October 27, 2021

How to Empower Your Team in 3 Easy Steps

All teams have leaders. They're re accountable, amongst other things, for their team’s effectiveness. Perhaps the best way to enable this effectiveness is to empower the team. But how to empower the team? This article covers three easy tips to do just that.

A leader and a team

Photo by Markus Spiske on Unsplash

Empower Your Teams - Advice for Leaders

As regular readers will know, I teach Scrum. You may wonder therefore, whether this is a post about Scrum and leadership within Scrum. It isn't. This is a post about leadership.

In my varied past, I've been an RAF Police Special Investigator, RAF Officer, Software leader, Scrum Master and Agile Coach, to name just a few roles. The three steps I am about to share with you would work successfully in all these areas. Let's get started.

Step 1 : Trust Your Team and Get Out of Their Way

A vital element of empowerment is trust. You have to trust your team. Offer up a goal, invite their discussion and agreement, and then let them decide how to meet that goal. Yes, initially they'll make mistakes. But they'll also learn and they will improve.

If you find this step difficult ask yourself this question: "Is my mind superior to the collective minds of the team?" If your answer is 'yes' I suggest you have things to consider other than leading a team.

Trusting the team means letting them organize their work. It means letting them choose their techniques. It means letting them manage themselves.

We're there to offer help, when asked. I call it 'leadership by consent'. If the team ask me for help, my options include coaching, teaching, mentoring or facilitating. Because these are leadership styles that go well with empowerment.

Step 2 : Remove Impediments to Progress

All teams will face blockers as their work progresses. As a leader, it's our job to watch out for these and work to remove them. If we work well, the team won't even be aware of these impediments because we've removed them before they impeded the team's progress.

To be effective at removing impediments requires a particular approach.

First, we have to identify them. To do this, we need to be 'invisibly present' as our teams work, and constantly listening for evidence of impediments. By making use of osmotic communication, we'll become aware of impediments early.

Second, having identified an impediment, classify it and mitigate it. Impediments can be classified as either internal or external. Internal impediments are ones that the team can resolve for themselves. External impediments are ones that the team cannot resolve and we must do it for them.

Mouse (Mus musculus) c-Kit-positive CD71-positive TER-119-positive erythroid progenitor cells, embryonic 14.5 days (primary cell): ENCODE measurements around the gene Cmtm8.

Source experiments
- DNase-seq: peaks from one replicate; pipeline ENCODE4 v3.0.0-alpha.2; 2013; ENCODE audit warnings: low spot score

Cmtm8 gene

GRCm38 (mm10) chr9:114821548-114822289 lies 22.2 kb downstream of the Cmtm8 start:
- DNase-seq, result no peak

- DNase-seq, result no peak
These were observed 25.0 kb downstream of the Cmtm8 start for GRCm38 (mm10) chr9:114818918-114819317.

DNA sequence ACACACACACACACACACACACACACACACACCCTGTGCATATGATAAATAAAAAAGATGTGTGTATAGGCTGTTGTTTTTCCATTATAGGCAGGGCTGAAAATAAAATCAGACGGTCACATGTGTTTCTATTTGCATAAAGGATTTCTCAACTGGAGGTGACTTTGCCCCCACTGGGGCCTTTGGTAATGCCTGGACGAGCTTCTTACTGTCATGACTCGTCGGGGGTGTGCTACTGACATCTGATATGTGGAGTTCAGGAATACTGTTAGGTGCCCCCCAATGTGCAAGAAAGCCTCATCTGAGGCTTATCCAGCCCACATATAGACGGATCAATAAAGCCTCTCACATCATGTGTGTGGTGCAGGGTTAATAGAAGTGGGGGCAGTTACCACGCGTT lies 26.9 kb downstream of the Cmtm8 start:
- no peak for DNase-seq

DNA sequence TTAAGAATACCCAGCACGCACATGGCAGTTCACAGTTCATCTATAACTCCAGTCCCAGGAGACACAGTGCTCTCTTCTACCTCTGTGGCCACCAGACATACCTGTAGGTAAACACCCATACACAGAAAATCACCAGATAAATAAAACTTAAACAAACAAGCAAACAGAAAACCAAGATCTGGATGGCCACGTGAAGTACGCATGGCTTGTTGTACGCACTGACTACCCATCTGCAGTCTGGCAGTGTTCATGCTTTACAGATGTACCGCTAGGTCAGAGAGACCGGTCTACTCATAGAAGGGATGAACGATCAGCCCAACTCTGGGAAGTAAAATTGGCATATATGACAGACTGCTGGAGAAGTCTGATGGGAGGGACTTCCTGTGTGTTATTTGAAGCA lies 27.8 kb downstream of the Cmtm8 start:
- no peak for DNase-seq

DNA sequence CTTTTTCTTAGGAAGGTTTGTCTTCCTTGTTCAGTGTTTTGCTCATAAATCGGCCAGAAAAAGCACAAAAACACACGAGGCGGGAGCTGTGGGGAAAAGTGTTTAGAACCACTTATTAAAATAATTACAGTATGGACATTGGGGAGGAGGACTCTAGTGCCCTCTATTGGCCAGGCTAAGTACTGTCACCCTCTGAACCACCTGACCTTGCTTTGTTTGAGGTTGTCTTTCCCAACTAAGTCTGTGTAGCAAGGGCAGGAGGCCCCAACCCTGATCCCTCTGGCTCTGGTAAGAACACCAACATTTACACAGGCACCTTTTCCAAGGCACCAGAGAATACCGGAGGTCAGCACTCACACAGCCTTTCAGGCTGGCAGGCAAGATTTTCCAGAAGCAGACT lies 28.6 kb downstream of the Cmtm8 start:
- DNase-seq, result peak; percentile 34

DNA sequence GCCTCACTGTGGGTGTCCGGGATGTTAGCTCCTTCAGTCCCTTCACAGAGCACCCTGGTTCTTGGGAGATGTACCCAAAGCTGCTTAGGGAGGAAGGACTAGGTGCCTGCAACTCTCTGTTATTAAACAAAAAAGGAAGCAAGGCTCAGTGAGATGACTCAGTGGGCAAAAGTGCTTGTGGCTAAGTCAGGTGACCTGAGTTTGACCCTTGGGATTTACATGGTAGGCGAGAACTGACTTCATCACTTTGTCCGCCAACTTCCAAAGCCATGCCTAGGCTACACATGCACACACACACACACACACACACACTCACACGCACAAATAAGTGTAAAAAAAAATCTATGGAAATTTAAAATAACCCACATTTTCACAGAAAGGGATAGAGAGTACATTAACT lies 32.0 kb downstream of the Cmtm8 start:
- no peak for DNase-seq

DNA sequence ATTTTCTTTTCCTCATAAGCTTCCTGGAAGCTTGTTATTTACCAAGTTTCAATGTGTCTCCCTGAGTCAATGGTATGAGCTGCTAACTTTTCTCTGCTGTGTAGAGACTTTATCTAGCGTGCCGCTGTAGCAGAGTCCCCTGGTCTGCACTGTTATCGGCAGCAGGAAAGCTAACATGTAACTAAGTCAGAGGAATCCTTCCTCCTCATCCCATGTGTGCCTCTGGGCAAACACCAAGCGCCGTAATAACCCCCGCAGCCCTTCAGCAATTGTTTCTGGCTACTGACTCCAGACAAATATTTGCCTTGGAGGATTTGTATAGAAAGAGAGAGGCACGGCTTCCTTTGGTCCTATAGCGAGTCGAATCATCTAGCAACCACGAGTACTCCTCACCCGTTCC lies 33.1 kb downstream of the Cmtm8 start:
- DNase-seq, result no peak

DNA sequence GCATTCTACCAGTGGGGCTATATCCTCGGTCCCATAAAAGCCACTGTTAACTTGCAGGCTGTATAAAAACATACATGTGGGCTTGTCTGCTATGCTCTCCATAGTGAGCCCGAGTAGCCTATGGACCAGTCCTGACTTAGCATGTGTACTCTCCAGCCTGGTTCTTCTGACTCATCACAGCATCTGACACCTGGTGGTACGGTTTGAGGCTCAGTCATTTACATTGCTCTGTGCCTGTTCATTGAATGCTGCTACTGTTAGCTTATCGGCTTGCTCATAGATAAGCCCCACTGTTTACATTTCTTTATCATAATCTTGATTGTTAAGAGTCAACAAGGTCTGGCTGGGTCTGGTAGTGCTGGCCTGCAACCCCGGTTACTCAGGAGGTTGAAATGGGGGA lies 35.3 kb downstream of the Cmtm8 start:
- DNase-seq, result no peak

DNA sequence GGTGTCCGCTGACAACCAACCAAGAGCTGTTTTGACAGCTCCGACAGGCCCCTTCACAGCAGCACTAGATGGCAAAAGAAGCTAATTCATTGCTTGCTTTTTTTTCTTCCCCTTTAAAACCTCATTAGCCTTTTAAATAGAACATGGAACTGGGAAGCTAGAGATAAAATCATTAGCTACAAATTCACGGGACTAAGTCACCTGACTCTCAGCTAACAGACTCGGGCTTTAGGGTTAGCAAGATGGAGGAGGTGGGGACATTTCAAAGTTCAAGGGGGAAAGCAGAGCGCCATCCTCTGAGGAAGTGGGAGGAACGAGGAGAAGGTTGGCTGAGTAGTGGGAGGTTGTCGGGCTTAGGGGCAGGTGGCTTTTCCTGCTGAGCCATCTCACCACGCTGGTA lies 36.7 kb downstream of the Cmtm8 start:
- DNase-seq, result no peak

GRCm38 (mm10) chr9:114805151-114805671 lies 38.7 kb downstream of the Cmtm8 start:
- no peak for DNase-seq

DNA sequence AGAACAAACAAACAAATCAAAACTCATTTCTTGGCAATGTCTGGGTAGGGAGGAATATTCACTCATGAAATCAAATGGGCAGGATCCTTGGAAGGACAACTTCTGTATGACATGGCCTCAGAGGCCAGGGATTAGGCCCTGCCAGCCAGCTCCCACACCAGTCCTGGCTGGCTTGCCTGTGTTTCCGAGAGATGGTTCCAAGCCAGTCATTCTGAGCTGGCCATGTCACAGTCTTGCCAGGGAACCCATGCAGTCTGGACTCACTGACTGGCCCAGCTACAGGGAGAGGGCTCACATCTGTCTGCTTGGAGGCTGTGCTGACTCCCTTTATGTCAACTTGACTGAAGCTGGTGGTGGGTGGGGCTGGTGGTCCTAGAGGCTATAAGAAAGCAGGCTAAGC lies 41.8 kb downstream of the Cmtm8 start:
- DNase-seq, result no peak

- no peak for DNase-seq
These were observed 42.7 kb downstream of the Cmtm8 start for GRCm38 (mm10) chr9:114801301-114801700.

For internal impediments, our job is to bring the team's attention to the impediment and invite them to address it. An example might be Bob going on holiday next week and only Bob can work on a vital part of the product which we were looking to do next week. This is one that the team can resolve for themselves and they should. Our role is to make sure the team are aware and are addressing it.

For external impediments, our job is to address them on behalf of the team. An example might be that our team needs a testing environment in a months time. They have submitted a purchase request internally but the infrastructure team are dragging their heels. It's up to us to make sure the testing environment is available. Either by working closely with the infrastructure team or, where necessary, finding alternate ways to procure the infrastructure.

Step 3 : Remember - It's Not About You

I've deliberately left the hardest step to the end.

I've already used the phrase 'invisibly present' but it's worth repeating. Being a good leader is not about you getting attention. It's all about your team and their performance.

Some of the best leaders I ever met were quiet, unassuming, and laid back. Yet their teams achieved high performance. The contrary is also true. I've met leaders that were very visible. In the midst of crises, they could be seen barking instructions left and right. They were in their element but often, their teams were demoralised, disengaged and disempowered.

It takes courage to let your team own the solution and outcomes. But if you want them to be empowered and own the problem, its a necessary pre-cursor.

When your team earns recognition for their hard work, push them forward to receive it. Take pride in their achievements. Their results are your reward.

Conclusion

It's easy to empower teams. The hard part is applying the simple steps:

  • Trust your team and get out of their way
  • Remove impediments to progress
  • Remember - It's Not About You